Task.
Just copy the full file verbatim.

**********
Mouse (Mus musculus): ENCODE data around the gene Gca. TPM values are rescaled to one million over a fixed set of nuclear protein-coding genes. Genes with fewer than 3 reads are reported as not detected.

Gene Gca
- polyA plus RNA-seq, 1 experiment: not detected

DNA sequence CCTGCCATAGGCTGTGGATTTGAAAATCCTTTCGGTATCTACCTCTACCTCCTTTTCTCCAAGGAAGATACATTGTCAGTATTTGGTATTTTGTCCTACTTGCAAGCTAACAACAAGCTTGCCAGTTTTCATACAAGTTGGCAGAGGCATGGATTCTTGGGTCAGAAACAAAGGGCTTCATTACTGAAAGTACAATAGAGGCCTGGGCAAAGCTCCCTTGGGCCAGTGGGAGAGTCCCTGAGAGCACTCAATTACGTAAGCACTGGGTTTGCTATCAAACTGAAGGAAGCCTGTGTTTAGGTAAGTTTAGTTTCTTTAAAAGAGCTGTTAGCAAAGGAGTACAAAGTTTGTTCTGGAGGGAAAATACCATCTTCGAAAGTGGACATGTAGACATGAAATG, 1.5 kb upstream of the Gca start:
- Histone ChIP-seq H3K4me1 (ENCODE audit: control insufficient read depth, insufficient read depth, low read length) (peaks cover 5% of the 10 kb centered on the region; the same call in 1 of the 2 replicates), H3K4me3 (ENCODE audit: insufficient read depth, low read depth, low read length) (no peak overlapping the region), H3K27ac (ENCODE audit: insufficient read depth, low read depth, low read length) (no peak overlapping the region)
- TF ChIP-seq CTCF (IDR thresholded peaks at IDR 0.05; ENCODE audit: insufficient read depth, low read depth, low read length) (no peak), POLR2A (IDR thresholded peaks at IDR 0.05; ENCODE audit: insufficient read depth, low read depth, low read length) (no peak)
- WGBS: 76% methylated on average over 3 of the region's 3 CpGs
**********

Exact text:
Mouse (Mus musculus): ENCODE data around the gene Gca. TPM values are rescaled to one million over a fixed set of nuclear protein-coding genes. Genes with fewer than 3 reads are reported as not detected.

Gene Gca
- polyA plus RNA-seq, 1 experiment: not detected

DNA sequence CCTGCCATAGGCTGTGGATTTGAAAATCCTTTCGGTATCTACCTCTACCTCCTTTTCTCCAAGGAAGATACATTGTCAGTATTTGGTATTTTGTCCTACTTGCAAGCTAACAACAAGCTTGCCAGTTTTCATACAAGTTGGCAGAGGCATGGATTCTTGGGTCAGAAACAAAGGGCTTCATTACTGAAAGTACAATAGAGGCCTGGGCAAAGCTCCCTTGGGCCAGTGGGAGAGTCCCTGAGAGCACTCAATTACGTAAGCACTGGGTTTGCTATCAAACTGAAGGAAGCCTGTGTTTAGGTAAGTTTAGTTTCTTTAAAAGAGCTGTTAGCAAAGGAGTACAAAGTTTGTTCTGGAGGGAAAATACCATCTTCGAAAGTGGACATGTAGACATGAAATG, 1.5 kb upstream of the Gca start:
- Histone ChIP-seq H3K4me1 (ENCODE audit: control insufficient read depth, insufficient read depth, low read length) (peaks cover 5% of the 10 kb centered on the region; the same call in 1 of the 2 replicates), H3K4me3 (ENCODE audit: insufficient read depth, low read depth, low read length) (no peak overlapping the region), H3K27ac (ENCODE audit: insufficient read depth, low read depth, low read length) (no peak overlapping the region)
- TF ChIP-seq CTCF (IDR thresholded peaks at IDR 0.05; ENCODE audit: insufficient read depth, low read depth, low read length) (no peak), POLR2A (IDR thresholded peaks at IDR 0.05; ENCODE audit: insufficient read depth, low read depth, low read length) (no peak)
- WGBS: 76% methylated on average over 3 of the region's 3 CpGs